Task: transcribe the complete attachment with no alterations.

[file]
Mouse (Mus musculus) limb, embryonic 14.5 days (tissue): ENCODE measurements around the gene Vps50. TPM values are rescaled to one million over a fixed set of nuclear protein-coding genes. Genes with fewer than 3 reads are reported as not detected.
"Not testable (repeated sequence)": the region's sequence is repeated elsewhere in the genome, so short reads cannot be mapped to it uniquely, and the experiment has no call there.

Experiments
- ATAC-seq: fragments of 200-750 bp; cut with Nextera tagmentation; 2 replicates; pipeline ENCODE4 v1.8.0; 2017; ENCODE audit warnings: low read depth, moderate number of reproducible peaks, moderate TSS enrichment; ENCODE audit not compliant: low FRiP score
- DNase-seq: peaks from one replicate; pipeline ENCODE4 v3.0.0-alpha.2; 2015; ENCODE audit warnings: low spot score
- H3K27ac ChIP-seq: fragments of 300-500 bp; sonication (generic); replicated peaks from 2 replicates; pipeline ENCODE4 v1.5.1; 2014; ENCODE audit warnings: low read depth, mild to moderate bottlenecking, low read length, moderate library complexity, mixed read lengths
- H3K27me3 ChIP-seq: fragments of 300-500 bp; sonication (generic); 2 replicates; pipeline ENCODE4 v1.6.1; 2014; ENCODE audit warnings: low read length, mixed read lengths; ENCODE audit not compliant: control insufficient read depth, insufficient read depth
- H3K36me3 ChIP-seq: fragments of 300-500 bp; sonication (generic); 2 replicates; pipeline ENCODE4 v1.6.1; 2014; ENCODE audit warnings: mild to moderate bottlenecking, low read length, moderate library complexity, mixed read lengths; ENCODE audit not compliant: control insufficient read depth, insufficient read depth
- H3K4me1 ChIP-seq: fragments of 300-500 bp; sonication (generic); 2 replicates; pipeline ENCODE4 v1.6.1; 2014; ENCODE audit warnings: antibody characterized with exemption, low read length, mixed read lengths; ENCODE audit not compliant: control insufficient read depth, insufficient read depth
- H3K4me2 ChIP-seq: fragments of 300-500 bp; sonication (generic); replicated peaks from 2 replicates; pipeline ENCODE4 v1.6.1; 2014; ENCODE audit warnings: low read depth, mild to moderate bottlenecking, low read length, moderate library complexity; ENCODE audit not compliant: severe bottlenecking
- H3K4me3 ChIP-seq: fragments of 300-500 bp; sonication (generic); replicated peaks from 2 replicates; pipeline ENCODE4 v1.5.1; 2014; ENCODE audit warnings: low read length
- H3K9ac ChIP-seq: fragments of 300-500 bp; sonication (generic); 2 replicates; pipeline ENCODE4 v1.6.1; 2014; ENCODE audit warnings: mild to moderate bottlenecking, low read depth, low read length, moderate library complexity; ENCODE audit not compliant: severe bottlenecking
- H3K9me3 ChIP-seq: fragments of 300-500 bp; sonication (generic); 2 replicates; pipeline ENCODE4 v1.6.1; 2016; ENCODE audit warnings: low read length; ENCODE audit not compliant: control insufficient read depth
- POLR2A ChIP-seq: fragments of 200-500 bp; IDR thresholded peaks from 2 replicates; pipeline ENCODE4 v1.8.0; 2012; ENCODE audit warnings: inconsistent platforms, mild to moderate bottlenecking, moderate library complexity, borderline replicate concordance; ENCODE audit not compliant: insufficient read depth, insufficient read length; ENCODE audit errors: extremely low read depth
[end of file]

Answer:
Mouse (Mus musculus) limb, embryonic 14.5 days (tissue): ENCODE measurements around the gene Vps50. TPM values are rescaled to one million over a fixed set of nuclear protein-coding genes. Genes with fewer than 3 reads are reported as not detected.
"Not testable (repeated sequence)": the region's sequence is repeated elsewhere in the genome, so short reads cannot be mapped to it uniquely, and the experiment has no call there.

Experiments
- ATAC-seq: fragments of 200-750 bp; cut with Nextera tagmentation; 2 replicates; pipeline ENCODE4 v1.8.0; 2017; ENCODE audit warnings: low read depth, moderate number of reproducible peaks, moderate TSS enrichment; ENCODE audit not compliant: low FRiP score
- DNase-seq: peaks from one replicate; pipeline ENCODE4 v3.0.0-alpha.2; 2015; ENCODE audit warnings: low spot score
- H3K27ac ChIP-seq: fragments of 300-500 bp; sonication (generic); replicated peaks from 2 replicates; pipeline ENCODE4 v1.5.1; 2014; ENCODE audit warnings: low read depth, mild to moderate bottlenecking, low read length, moderate library complexity, mixed read lengths
- H3K27me3 ChIP-seq: fragments of 300-500 bp; sonication (generic); 2 replicates; pipeline ENCODE4 v1.6.1; 2014; ENCODE audit warnings: low read length, mixed read lengths; ENCODE audit not compliant: control insufficient read depth, insufficient read depth
- H3K36me3 ChIP-seq: fragments of 300-500 bp; sonication (generic); 2 replicates; pipeline ENCODE4 v1.6.1; 2014; ENCODE audit warnings: mild to moderate bottlenecking, low read length, moderate library complexity, mixed read lengths; ENCODE audit not compliant: control insufficient read depth, insufficient read depth
- H3K4me1 ChIP-seq: fragments of 300-500 bp; sonication (generic); 2 replicates; pipeline ENCODE4 v1.6.1; 2014; ENCODE audit warnings: antibody characterized with exemption, low read length, mixed read lengths; ENCODE audit not compliant: control insufficient read depth, insufficient read depth
- H3K4me2 ChIP-seq: fragments of 300-500 bp; sonication (generic); replicated peaks from 2 replicates; pipeline ENCODE4 v1.6.1; 2014; ENCODE audit warnings: low read depth, mild to moderate bottlenecking, low read length, moderate library complexity; ENCODE audit not compliant: severe bottlenecking
- H3K4me3 ChIP-seq: fragments of 300-500 bp; sonication (generic); replicated peaks from 2 replicates; pipeline ENCODE4 v1.5.1; 2014; ENCODE audit warnings: low read length
- H3K9ac ChIP-seq: fragments of 300-500 bp; sonication (generic); 2 replicates; pipeline ENCODE4 v1.6.1; 2014; ENCODE audit warnings: mild to moderate bottlenecking, low read depth, low read length, moderate library complexity; ENCODE audit not compliant: severe bottlenecking
- H3K9me3 ChIP-seq: fragments of 300-500 bp; sonication (generic); 2 replicates; pipeline ENCODE4 v1.6.1; 2016; ENCODE audit warnings: low read length; ENCODE audit not compliant: control insufficient read depth
- POLR2A ChIP-seq: fragments of 200-500 bp; IDR thresholded peaks from 2 replicates; pipeline ENCODE4 v1.8.0; 2012; ENCODE audit warnings: inconsistent platforms, mild to moderate bottlenecking, moderate library complexity, borderline replicate concordance; ENCODE audit not compliant: insufficient read depth, insufficient read length; ENCODE audit errors: extremely low read depth